The lotus flower is revered in Asia and appreciated the world around for its beauty and simplicity. There is a long history of cultivating lotus plants. Images of lotus flowers can be seen in Egyptian, Hindu, Chinese and other archaeological sites. The plant grows from underwater rhizomes, a type of root. Long stems rise from them to the surface of ponds and lakes. There, round flat leaves fan out to collect sunlight. Other stems produce flowers and, eventually, seeds. Lotus seeds remain viable for extremely long periods of time. Dormant seeds found within Chinese tombs thousands of years old have been successfully germinated. The seeds are easy to germinate.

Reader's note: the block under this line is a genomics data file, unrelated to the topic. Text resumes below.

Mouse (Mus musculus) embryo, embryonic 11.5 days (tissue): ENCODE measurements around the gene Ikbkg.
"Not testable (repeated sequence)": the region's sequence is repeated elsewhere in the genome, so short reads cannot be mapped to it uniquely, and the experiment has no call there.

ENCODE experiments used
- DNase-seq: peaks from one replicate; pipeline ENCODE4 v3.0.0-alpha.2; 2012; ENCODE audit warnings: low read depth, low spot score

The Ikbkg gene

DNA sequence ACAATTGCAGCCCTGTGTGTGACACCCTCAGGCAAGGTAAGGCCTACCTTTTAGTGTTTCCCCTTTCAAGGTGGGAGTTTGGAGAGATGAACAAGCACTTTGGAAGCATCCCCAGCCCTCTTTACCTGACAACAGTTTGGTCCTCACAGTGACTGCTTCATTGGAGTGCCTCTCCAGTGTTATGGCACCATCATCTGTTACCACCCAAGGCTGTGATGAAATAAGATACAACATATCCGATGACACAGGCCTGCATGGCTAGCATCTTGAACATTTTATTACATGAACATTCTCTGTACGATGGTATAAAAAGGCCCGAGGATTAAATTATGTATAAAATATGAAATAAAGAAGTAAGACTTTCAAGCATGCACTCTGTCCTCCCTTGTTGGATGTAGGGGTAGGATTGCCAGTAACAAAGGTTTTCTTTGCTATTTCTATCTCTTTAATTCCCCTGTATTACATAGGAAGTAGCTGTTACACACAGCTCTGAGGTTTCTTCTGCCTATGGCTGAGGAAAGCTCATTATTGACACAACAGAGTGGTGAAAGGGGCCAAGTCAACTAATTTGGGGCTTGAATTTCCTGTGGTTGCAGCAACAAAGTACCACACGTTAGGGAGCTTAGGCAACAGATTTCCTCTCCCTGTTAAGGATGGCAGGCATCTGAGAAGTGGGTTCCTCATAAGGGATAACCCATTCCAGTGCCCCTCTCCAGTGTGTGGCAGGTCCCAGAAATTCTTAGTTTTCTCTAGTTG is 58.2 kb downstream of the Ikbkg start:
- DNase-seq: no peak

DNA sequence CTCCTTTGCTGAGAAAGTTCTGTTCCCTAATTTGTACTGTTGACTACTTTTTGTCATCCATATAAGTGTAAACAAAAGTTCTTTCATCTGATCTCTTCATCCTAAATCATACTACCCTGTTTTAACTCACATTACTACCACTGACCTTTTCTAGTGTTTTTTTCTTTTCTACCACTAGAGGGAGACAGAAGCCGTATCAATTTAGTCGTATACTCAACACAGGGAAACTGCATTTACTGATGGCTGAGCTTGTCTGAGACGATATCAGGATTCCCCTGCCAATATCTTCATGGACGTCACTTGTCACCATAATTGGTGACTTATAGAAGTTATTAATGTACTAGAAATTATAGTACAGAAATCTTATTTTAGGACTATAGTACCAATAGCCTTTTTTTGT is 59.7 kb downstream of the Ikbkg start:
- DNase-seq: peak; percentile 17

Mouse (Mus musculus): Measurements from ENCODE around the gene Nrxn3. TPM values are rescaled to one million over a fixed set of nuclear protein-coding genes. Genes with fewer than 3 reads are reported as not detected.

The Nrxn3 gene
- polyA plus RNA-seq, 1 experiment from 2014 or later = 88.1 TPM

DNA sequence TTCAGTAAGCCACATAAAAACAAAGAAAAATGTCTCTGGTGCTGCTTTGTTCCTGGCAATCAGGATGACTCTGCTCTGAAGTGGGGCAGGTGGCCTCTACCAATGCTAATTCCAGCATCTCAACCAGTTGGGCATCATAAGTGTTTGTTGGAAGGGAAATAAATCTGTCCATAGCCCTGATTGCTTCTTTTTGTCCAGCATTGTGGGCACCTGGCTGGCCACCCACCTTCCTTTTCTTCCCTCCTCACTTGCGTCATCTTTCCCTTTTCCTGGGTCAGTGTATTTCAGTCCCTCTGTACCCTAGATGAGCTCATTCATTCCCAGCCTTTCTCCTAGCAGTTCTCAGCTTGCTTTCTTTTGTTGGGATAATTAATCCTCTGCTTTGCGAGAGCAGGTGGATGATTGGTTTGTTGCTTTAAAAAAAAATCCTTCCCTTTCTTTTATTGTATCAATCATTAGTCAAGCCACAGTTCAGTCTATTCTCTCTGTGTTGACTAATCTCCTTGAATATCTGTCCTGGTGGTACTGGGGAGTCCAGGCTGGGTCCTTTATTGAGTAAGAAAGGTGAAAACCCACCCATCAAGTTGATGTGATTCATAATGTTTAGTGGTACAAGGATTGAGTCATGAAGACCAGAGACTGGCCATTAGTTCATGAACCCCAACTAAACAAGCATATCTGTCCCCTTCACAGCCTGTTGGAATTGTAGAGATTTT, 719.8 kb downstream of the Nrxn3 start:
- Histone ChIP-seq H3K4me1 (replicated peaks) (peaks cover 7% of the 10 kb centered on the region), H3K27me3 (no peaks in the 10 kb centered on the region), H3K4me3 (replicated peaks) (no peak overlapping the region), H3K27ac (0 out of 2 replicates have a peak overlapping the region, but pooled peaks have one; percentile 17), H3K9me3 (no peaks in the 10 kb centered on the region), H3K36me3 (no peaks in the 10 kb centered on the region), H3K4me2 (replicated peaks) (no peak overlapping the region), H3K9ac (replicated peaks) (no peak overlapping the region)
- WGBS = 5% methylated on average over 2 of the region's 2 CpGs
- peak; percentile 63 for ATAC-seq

Easy to Germinate cut the hard shell off the end of the seed, becareful not to hurt the seed inside and place in water.
Scarify the seeds by making a lateral incision across them with a file. Use the file to cut through the hard shell of the seed until you see the cream-colored endosperm through the incision. This will allow the seed to more readily absorb water, thereby promoting germination.
Place the seeds in the plastic container and fill it with fresh water until they are completely covered. Keep the seeds in a well-lit area that is about 77 to 86 degrees F. It is important to change the water at least once a day, especially if it becomes cloudy.
Look at your seeds after 48 hours. The hard shell should appear lumpy or wrinkled due to the absorption of water. Within 48 hours after that, you should notice a crack in the tip of each seed, with a small green shoot protruding from it. Over the next few days, this shoot will continue to grow and eventually unfold.
Wait for the shoots of your seedlings to grow upward and form small leaves. At this point, the seedlings have matured enough to be planted.